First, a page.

Quite seriously, this is a fantastic achievement. The goodwill of a community of people, coupled with a trivially simple tagging tool, achieved something which – realistically – neither speech recognition technology, nor the IT budgets of Hansard and BBC Parliament (combined?) ever could. And it goes without saying, it’s largely down to the MySociety ‘brand’ of charitable activism: if Parliament had asked people to do this, do you think many would? (Not that there should be much anguish in Millbank about this invasion of ‘their’ territory; I bet Parliamentary people will be the ones most grateful for the service.)
About 13% of the video clips were tagged anonymously; my guess is that, like me, many of those were people who were searching for something on TheyWorkForYou, came across an as-yet untagged video clip, and decided to ‘leave a tip’. For me, the magic of the tool was the fact that it made this bit so easy. But that means 87% were tagged by people who went to the trouble of registering – much more than I would have guessed, although admittedly, 7 people were responsible for over 50% of the tagging.

Tom Loosemore to Channel4

I’m probably the last to pick up on this news, but for the sake of completeness, I should note the announcement last week of Tom Loosemore‘s imminent move from Ofcom to Channel 4’s 4IP.
With the demise of the notion of a Public Service Publisher online, quoted by Tom as ‘one of [his] areas of focus’ in moving to Ofcom, and 4IP’s stated vision of ‘re-inventing the way public service media is developed, commissioned, funded and delivered’, it seems like a natural move. Hopefully it’ll give 4’s efforts a sense of direction; I’m really not sure what their efforts are actually aimed at, and their new media efforts rarely shake the foundations.
Tom’s an occasional commenter on the Puffbox blog, so let’s see if he rises to the bait: does this affect your involvement with Tom Watson’s Power Of Information Taskforce?

Met launches London crime maps

London’s Metropolitan Police has launched the first test of its planned ‘crime mapping’ application, and at first glance, it’s really quite nice. There’s data from borough to ‘sub-ward’ (a few streets), although at the moment it’s only carrying aggregated totals of ‘burglary, robbery and vehicle crime’.
The ‘high/average/low’ colour coding makes it easy to take in; and navigation is pretty good. The selection of statistical geography is inferred from the zoom level of the map – a method which has its ups and downs. But with a postcode search, it’s easy to go directly to ‘your patch’. (I’m a bit dubious about the accuracy of the boundaries, though.) Throw in some nice little Javascript-y UI touches, and you’ve got an excellent start – with the promise of ‘further enhancements … prior to the formal launch of the service in September.’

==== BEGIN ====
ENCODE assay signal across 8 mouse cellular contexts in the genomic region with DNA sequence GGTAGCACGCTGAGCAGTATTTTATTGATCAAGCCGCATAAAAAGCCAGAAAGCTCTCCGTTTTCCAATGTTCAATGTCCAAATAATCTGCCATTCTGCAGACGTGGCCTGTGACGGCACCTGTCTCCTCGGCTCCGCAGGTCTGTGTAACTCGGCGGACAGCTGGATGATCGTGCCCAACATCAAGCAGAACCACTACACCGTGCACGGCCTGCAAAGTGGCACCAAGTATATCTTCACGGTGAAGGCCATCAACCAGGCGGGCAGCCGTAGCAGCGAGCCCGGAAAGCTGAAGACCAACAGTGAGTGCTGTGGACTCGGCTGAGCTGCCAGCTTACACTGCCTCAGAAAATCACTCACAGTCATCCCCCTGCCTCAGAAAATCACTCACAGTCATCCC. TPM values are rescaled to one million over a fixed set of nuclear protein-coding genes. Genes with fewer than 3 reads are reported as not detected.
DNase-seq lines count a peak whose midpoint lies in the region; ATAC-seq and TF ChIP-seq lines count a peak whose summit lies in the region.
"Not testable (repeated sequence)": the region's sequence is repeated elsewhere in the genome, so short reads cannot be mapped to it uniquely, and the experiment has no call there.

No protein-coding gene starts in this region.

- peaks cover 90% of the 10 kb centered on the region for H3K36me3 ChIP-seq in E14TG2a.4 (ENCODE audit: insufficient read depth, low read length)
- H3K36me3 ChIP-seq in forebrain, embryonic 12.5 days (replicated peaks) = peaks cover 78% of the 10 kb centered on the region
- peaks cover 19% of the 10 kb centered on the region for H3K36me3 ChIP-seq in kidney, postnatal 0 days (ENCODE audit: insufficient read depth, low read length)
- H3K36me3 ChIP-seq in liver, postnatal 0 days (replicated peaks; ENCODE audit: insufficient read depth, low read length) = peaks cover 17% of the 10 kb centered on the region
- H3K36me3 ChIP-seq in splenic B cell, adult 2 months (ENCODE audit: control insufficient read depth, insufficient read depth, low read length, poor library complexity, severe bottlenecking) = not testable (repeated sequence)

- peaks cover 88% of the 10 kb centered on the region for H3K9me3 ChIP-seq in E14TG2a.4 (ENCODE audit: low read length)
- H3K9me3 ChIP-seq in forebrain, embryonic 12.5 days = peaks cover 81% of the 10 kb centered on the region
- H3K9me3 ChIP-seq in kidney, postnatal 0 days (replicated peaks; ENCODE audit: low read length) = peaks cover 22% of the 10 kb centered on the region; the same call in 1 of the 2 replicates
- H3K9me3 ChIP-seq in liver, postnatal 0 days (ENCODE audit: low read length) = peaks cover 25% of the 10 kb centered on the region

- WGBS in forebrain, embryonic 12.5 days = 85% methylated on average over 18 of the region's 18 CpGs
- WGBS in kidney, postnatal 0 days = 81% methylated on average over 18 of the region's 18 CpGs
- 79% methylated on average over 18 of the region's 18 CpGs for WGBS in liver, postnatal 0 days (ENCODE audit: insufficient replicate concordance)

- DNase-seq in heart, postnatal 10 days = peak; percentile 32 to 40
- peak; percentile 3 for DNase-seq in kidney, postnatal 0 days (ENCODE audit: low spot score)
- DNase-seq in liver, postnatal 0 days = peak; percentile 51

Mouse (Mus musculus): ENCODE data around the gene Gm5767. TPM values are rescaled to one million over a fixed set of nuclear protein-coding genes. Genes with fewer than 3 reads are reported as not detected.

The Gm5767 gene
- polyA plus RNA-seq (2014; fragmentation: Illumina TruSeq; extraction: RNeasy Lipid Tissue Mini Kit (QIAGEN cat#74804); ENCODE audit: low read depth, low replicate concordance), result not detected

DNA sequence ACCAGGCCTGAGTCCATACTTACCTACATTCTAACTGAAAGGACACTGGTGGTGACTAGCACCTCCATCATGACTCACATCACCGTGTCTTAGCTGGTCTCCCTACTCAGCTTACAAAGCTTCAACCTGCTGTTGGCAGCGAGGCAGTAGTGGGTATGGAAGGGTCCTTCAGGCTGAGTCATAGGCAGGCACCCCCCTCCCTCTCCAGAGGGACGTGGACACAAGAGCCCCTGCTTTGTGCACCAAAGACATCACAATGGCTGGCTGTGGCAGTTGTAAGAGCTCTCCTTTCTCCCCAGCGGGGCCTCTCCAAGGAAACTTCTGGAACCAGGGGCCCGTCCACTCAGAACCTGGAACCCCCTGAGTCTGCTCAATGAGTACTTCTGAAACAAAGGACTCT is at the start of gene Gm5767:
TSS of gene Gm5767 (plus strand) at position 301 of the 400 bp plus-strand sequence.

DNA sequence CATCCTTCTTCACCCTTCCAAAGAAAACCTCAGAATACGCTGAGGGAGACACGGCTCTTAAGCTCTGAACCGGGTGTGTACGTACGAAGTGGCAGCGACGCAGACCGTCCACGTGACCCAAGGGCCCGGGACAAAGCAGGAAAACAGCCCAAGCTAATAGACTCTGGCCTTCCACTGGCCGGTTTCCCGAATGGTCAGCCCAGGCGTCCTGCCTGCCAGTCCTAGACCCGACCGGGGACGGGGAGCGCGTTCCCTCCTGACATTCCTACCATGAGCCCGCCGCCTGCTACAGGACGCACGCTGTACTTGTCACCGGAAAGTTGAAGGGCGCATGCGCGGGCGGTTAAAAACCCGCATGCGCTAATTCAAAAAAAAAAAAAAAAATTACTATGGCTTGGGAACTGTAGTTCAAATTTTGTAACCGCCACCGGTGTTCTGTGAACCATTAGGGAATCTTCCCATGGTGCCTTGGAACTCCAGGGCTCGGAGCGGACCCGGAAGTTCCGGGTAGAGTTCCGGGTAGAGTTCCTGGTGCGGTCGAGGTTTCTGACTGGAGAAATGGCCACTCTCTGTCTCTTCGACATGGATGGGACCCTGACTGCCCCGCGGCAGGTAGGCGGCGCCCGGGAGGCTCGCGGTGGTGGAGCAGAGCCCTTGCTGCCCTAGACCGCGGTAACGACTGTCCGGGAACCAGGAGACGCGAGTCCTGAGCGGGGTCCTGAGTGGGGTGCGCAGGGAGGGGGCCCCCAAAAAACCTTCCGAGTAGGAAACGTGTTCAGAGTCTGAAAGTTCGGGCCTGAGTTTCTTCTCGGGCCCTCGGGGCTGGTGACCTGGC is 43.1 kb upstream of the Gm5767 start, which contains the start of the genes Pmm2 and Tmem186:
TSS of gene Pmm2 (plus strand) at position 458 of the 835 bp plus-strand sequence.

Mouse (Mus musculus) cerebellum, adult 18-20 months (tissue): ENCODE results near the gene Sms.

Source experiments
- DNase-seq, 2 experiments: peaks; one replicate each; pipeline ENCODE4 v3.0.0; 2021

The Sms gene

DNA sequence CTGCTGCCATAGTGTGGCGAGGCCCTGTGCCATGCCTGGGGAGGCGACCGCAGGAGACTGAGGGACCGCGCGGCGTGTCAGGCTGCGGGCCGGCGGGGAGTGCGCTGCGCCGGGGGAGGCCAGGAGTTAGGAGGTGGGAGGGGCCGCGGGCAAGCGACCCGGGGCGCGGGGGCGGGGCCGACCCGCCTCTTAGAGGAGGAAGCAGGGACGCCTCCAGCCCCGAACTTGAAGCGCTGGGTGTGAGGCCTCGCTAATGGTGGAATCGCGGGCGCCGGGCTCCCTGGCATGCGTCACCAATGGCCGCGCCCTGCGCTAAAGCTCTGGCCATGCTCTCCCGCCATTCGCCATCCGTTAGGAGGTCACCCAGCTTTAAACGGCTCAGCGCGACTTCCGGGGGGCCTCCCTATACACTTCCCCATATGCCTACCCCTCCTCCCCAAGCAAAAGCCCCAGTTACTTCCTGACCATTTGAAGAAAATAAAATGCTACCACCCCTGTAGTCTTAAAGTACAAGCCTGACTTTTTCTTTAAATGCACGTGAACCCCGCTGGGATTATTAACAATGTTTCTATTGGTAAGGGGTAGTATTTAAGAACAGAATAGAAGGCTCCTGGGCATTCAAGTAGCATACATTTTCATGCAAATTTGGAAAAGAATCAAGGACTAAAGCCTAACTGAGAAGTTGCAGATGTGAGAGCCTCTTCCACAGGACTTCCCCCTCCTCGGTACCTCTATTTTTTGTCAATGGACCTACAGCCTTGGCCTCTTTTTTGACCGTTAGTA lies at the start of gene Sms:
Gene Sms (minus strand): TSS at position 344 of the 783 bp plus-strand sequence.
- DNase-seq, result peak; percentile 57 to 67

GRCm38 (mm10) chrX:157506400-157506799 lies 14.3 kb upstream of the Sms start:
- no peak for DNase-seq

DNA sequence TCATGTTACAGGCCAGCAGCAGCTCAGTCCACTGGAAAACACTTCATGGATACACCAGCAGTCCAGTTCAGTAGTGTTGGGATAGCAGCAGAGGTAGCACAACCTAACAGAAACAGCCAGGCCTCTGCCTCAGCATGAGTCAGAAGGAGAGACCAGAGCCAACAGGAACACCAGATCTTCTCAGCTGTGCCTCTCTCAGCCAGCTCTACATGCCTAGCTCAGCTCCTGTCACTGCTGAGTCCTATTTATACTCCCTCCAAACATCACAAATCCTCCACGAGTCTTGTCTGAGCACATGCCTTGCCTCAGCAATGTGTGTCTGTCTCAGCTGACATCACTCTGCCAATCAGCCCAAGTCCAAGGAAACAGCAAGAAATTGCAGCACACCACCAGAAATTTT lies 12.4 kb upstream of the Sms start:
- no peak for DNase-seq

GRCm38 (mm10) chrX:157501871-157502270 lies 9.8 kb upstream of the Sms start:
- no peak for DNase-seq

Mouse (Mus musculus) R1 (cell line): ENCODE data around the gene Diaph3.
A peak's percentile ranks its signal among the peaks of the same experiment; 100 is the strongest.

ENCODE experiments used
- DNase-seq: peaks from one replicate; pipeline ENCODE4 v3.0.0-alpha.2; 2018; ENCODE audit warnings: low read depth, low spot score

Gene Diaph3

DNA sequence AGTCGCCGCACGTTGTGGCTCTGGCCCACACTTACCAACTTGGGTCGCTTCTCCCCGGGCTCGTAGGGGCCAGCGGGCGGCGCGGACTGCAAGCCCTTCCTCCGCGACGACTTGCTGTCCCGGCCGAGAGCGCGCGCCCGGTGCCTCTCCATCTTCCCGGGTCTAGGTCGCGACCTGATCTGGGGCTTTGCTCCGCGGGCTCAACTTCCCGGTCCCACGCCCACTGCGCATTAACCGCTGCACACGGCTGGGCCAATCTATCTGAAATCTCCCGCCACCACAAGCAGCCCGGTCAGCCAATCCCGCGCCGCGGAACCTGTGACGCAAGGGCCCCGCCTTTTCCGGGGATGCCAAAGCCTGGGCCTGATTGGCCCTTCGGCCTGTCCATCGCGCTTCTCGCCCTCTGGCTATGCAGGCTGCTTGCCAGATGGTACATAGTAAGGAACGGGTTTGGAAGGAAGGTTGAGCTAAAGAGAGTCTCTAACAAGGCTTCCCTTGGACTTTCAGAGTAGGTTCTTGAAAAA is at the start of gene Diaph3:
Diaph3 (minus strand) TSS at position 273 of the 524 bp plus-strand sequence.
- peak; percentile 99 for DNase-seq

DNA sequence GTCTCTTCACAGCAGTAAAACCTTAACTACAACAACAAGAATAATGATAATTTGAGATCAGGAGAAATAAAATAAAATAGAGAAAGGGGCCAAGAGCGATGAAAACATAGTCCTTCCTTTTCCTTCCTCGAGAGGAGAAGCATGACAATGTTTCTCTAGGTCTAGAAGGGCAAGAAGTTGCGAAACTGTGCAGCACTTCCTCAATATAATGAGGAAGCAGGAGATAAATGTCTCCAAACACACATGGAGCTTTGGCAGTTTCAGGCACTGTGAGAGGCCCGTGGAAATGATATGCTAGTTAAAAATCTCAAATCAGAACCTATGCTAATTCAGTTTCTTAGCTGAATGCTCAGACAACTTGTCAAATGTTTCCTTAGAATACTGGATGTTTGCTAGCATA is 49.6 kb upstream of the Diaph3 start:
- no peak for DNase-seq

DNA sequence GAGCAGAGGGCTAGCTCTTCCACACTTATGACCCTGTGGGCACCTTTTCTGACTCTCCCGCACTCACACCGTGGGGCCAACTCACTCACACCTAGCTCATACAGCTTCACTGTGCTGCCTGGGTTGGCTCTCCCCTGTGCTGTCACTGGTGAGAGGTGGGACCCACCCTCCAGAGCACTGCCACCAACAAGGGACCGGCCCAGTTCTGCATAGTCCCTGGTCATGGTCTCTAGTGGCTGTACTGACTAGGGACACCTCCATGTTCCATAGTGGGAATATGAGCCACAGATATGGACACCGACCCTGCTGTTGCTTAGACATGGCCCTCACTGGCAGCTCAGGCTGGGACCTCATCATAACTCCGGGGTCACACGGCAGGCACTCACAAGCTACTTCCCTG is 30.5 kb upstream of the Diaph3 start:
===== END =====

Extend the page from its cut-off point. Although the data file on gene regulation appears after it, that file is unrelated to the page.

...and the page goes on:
But what’s most striking about this? It’s done on Google Maps. Here’s a extra-high-profile government mapping application, and they’ve made a conscious – and entirely predictable – decision not to build it using the tool provided by the government’s own mapping agency.
It’s not a million miles away from the vision put forward by the Power of Information taskforce; Tom Loosemore calls it ‘a decent first effort’, but laments the ‘lack of proper profile for your local coppers’.

Ofcom's commentable documents

Ofcom’s Tom Loosemore shows there’s still plenty that can be done with Typepad; an ‘interactive’ version of their Communications Market Review has just gone up on the same account used to host their Public Service Broadcasting review blog. It’s actually the second time they’ve done this; there was a similar trial earlier this year, with the PSB Review itself.
It works very much along the same lines as CommentOnThis; or the CommentPress theme for WordPress, as used by Steph at DIUS. But it’s one of the more innovative uses of Typepad you’ll see.
I must admit, I’ve gone off Typepad as a platform: I was finding it too restrictive, too tied to the concept of blogging (where WordPress was open to being used as a lightweight CMS). However, the single biggest thing in its favour remains the ease of setup: £75.90 per year, giving you full design control (unlike, say WordPress.com), generous disk space and bandwidth allocations, a custom domain, and the IT department need never know. News of a next generation platform is intriguing, with the promise of new features in time… but it’ll take a lot to wean me off WordPress now.
Given Typepad’s restrictions, Tom’s interactive approach is quite an achievement. Each paragraph in the document is its own blog ‘post’, with its own comment stream. It looks as if Tom may have spent a few hours last Friday, painstakingly creating each post in reverse order, to ensure they appeared in numerical order on the site’s (reverse chronological) homepage. Not something you’d want to do regularly… and WordPress ‘pages’ would have made it much easier. But hey, full marks for inventiveness!
(Thanks to Ross Ferguson.)